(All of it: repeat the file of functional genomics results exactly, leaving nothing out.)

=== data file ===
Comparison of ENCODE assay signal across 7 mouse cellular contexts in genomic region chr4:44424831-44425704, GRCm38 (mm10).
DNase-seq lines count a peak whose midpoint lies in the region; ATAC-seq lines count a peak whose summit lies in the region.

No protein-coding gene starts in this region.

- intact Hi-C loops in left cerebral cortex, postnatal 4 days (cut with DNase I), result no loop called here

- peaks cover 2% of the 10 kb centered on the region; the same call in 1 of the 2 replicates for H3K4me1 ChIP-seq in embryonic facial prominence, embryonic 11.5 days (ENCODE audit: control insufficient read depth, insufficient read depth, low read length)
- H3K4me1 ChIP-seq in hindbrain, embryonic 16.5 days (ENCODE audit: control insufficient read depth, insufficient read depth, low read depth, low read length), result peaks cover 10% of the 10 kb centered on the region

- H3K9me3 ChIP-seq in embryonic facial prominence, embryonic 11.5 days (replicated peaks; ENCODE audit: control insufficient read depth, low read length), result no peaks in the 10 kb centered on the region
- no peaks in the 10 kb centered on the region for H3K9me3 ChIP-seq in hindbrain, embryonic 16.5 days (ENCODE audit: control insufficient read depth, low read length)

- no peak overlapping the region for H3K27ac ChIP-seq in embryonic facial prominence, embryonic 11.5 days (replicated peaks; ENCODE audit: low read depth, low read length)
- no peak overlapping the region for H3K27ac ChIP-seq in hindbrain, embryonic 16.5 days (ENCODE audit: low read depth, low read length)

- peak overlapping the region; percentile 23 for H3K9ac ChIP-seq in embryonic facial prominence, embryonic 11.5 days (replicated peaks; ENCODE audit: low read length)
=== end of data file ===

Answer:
Comparison of ENCODE assay signal across 7 mouse cellular contexts in genomic region chr4:44424831-44425704, GRCm38 (mm10).
DNase-seq lines count a peak whose midpoint lies in the region; ATAC-seq lines count a peak whose summit lies in the region.

No protein-coding gene starts in this region.

- intact Hi-C loops in left cerebral cortex, postnatal 4 days (cut with DNase I), result no loop called here

- peaks cover 2% of the 10 kb centered on the region; the same call in 1 of the 2 replicates for H3K4me1 ChIP-seq in embryonic facial prominence, embryonic 11.5 days (ENCODE audit: control insufficient read depth, insufficient read depth, low read length)
- H3K4me1 ChIP-seq in hindbrain, embryonic 16.5 days (ENCODE audit: control insufficient read depth, insufficient read depth, low read depth, low read length), result peaks cover 10% of the 10 kb centered on the region

- H3K9me3 ChIP-seq in embryonic facial prominence, embryonic 11.5 days (replicated peaks; ENCODE audit: control insufficient read depth, low read length), result no peaks in the 10 kb centered on the region
- no peaks in the 10 kb centered on the region for H3K9me3 ChIP-seq in hindbrain, embryonic 16.5 days (ENCODE audit: control insufficient read depth, low read length)

- no peak overlapping the region for H3K27ac ChIP-seq in embryonic facial prominence, embryonic 11.5 days (replicated peaks; ENCODE audit: low read depth, low read length)
- no peak overlapping the region for H3K27ac ChIP-seq in hindbrain, embryonic 16.5 days (ENCODE audit: low read depth, low read length)

- peak overlapping the region; percentile 23 for H3K9ac ChIP-seq in embryonic facial prominence, embryonic 11.5 days (replicated peaks; ENCODE audit: low read length)